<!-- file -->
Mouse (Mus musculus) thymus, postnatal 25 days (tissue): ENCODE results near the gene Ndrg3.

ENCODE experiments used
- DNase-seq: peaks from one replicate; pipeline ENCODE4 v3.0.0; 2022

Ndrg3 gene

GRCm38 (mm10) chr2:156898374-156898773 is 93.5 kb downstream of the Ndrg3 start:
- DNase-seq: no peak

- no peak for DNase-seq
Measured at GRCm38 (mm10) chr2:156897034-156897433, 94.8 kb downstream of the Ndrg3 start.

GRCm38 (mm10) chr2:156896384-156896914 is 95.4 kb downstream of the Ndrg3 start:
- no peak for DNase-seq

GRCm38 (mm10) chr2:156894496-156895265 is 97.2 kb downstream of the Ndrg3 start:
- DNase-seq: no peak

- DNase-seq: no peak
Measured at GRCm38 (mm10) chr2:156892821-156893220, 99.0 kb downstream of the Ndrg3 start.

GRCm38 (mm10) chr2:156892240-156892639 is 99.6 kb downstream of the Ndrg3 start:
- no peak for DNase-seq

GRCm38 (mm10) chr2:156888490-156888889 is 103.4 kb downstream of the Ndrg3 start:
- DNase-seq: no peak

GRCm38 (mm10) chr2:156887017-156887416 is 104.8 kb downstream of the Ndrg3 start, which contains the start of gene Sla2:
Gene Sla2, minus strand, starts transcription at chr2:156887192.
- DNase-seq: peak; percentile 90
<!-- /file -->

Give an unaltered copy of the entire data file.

Mouse (Mus musculus) thymus, postnatal 25 days (tissue): ENCODE results near the gene Ndrg3.

ENCODE experiments used
- DNase-seq: peaks from one replicate; pipeline ENCODE4 v3.0.0; 2022

Ndrg3 gene

GRCm38 (mm10) chr2:156898374-156898773 is 93.5 kb downstream of the Ndrg3 start:
- DNase-seq: no peak

- no peak for DNase-seq
Measured at GRCm38 (mm10) chr2:156897034-156897433, 94.8 kb downstream of the Ndrg3 start.

GRCm38 (mm10) chr2:156896384-156896914 is 95.4 kb downstream of the Ndrg3 start:
- no peak for DNase-seq

GRCm38 (mm10) chr2:156894496-156895265 is 97.2 kb downstream of the Ndrg3 start:
- DNase-seq: no peak

- DNase-seq: no peak
Measured at GRCm38 (mm10) chr2:156892821-156893220, 99.0 kb downstream of the Ndrg3 start.

GRCm38 (mm10) chr2:156892240-156892639 is 99.6 kb downstream of the Ndrg3 start:
- no peak for DNase-seq

GRCm38 (mm10) chr2:156888490-156888889 is 103.4 kb downstream of the Ndrg3 start:
- DNase-seq: no peak

GRCm38 (mm10) chr2:156887017-156887416 is 104.8 kb downstream of the Ndrg3 start, which contains the start of gene Sla2:
Gene Sla2, minus strand, starts transcription at chr2:156887192.
- DNase-seq: peak; percentile 90